Händel – Tamerlano

Théâtre du Châtelet, Paris, Sunday November 13 2005

Conductor: Christophe Rousset. Tamerlano: Bejun Mehta. Bajazet: Bruce Ford. Asteria: Sandrine Piau. Andronico: Patricia Bardon. Irene: Kristina Hammarström. Leone: Lars Arvidson. Les Talens Lyriques.

If you’ve visited the Louvre, you may have seen the Galerie d’Apollon. It’s a magnificently-decorated royal gallery built for Louis XIV, precursor to and inspiration for the Hall of Mirrors at Versailles. It houses a collection of sumptuous objets d’art in gold and silver, porphyry, jade, rock crystal, lapis lazuli and more, stretching back to the middle ages and often of saintly, royal or imperial provenance. Each one is different, they are all very precious, and each is its own perfect little world.

The gallery came to mind as I sat in the Châtelet, a few hundred yards along the Seine, listening to Sunday’s performance of Händel’s Tamerlano. In what you might call a “deluxe” performance of a Händel opera, every number is like one of those objets d’art: a miniature masterpiece in which motifs, melody and rhythm are expertly and imaginatively wrought into a coherent, deeply satisfying form. And this was one of those deluxe performances: impeccable cast and impeccable playing.

Although the opera was “in concert,” it might well have been billed as semi-staged. Fresh from a fully-staged run with the Netherlands opera, the singers were totally immersed in their parts both musically and dramatically, and acted as if in costume and sets.

And a deluxe cast it was. Bejun Mehta has an unusually even voice throughout the range for a counter-tenor, a sound reminiscent at times of a cor anglais, and once warmed-up, phenomenal agility in those terrific bravura passages Händel so often serves up at times of crisis in the plot. Bruce Ford brought all the expertise you would expect to the role of Bajazet and reduced the Paris crowd to total silence (an exploit, especially now, when nearly everyone seems to have a cough) in his death scene, ending in a mere whisper.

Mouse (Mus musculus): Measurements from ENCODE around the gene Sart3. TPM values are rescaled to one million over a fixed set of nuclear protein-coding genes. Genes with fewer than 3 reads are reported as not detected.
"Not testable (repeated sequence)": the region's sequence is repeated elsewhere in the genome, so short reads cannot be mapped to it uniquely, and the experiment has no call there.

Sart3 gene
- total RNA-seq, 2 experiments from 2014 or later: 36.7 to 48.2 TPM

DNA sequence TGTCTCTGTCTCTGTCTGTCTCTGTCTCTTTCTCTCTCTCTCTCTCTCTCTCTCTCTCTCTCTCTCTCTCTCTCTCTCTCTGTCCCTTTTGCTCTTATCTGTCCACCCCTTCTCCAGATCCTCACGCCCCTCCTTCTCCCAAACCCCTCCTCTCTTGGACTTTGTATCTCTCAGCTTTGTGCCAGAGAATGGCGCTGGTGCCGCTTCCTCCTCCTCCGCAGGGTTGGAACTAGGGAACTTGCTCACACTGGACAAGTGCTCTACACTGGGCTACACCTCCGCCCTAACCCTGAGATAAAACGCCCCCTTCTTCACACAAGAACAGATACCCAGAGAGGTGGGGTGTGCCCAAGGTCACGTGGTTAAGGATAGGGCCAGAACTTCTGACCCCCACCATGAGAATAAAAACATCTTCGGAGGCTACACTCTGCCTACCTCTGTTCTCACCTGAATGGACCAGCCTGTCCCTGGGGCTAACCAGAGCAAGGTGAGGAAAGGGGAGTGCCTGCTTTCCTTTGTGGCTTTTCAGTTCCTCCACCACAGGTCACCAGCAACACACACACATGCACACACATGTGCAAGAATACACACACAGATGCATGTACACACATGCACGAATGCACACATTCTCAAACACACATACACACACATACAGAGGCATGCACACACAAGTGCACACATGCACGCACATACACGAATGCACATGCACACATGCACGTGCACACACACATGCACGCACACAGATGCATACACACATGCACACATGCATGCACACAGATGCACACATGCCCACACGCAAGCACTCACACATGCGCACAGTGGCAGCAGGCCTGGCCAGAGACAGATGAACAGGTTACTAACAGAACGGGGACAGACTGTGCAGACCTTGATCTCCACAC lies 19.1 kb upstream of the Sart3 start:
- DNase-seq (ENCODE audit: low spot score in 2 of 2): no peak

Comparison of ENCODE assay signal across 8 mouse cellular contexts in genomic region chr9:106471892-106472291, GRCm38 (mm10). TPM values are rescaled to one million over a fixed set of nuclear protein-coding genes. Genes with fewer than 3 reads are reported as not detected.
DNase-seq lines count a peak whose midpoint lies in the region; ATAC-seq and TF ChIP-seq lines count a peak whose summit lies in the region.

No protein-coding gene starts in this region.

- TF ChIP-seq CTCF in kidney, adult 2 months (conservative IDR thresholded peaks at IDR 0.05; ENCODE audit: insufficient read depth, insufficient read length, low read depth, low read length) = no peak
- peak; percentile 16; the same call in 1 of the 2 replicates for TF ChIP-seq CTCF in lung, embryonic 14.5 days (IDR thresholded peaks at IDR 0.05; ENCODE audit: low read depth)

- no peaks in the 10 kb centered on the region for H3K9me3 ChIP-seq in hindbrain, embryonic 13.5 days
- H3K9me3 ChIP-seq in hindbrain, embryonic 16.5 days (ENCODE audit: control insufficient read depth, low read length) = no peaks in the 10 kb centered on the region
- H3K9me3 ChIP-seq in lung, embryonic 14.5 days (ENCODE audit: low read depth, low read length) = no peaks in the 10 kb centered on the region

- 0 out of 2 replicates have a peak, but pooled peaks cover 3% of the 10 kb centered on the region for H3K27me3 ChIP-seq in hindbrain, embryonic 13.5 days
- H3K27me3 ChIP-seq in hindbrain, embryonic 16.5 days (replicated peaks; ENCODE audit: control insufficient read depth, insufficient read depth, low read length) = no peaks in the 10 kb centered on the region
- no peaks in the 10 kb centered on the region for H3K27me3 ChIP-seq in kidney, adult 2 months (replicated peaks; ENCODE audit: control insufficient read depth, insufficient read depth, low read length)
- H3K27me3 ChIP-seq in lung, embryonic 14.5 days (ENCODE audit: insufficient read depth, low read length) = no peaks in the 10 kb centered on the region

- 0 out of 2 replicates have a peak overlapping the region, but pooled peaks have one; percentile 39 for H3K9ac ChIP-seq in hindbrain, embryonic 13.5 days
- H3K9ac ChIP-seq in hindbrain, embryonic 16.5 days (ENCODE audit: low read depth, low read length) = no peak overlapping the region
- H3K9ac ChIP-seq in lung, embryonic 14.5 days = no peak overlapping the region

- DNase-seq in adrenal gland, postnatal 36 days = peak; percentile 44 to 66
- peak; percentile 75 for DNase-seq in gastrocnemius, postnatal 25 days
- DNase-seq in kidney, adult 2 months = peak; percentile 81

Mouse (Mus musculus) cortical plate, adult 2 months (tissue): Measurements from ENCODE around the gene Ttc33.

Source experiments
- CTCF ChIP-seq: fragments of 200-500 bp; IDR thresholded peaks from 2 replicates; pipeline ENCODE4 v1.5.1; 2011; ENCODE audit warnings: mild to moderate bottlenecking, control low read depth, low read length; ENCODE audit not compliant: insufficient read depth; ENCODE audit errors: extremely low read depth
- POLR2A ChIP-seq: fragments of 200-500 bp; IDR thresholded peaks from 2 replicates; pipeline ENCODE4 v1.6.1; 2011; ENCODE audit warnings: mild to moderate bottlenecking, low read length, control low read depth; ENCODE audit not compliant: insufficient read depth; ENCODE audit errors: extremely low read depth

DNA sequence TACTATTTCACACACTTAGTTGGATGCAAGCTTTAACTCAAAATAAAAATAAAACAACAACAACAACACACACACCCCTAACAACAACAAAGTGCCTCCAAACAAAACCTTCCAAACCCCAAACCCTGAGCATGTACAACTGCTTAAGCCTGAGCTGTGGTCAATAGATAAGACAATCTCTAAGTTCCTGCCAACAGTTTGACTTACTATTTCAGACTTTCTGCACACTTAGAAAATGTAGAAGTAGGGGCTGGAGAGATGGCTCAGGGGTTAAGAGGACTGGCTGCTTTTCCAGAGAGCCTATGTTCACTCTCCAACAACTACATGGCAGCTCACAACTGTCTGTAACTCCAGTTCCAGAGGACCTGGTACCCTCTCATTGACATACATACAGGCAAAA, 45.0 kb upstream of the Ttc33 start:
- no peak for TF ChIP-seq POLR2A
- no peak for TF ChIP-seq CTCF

Sandrine Piau doesn’t have a large voice, but she used it artfully, singing sweetly and with great nuance and expression. On Sunday (it isn’t always the case) she demonstrated why she is so highly-regarded as a Händelian soprano. (At the end of the opera, on the Châtelet stage, she and Christophe Rousset were awarded the Stanley Sadie 2005 Händel Recording Prize for their “Opera Seria” disc on Naïve/Astrée.)

Possibly most impressive of all was Irish “mezzo” (sounded more like “alto” to me) Patricia Bardon: gorgeous, burnished bronze tone, great depth of texture, a strikingly powerful top range, committed, convincing acting and noble stage presence. Kristina Hammarström was especially impressive in the “coloratura” semiquaver passages, in which every note was clearly voiced and audible, despite Rousset’s cracking pace, and Lars Arvidson made more than most of the couple of arias Händel invariably gives to the unfortunate bass – at the bottom of every cast-list.

That cracking pace at times put a spot too much pressure on the singers, but that is the only criticism I might make of Rousset and his Talens Lyriques. A warm but clear overall sound, everyone always together, no tuning problems, lively, interesting continuo; and jaunty, bouncing rhythms (Rousset “dances” as much as he conducts, alternately standing and sitting at one of the two harpsichords) with everything perfectly shaped, everything just so.

The stage bristled with microphones like TV aerials on an Athens rooftop. With luck these will not have been just for the radio, but for a recording.


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